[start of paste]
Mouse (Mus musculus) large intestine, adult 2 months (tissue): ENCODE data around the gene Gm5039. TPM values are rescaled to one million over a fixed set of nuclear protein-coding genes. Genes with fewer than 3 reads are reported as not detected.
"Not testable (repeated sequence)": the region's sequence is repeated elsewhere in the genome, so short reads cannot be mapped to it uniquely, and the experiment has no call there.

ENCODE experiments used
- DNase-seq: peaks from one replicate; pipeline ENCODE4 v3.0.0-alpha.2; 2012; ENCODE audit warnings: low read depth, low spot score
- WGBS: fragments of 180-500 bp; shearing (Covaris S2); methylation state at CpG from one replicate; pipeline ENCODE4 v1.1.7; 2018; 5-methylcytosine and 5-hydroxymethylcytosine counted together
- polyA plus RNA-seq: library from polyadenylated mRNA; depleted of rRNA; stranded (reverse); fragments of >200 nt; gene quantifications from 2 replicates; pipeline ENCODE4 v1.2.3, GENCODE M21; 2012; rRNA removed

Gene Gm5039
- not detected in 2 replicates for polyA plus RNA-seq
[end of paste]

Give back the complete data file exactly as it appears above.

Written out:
Mouse (Mus musculus) large intestine, adult 2 months (tissue): ENCODE data around the gene Gm5039. TPM values are rescaled to one million over a fixed set of nuclear protein-coding genes. Genes with fewer than 3 reads are reported as not detected.
"Not testable (repeated sequence)": the region's sequence is repeated elsewhere in the genome, so short reads cannot be mapped to it uniquely, and the experiment has no call there.

ENCODE experiments used
- DNase-seq: peaks from one replicate; pipeline ENCODE4 v3.0.0-alpha.2; 2012; ENCODE audit warnings: low read depth, low spot score
- WGBS: fragments of 180-500 bp; shearing (Covaris S2); methylation state at CpG from one replicate; pipeline ENCODE4 v1.1.7; 2018; 5-methylcytosine and 5-hydroxymethylcytosine counted together
- polyA plus RNA-seq: library from polyadenylated mRNA; depleted of rRNA; stranded (reverse); fragments of >200 nt; gene quantifications from 2 replicates; pipeline ENCODE4 v1.2.3, GENCODE M21; 2012; rRNA removed

Gene Gm5039
- not detected in 2 replicates for polyA plus RNA-seq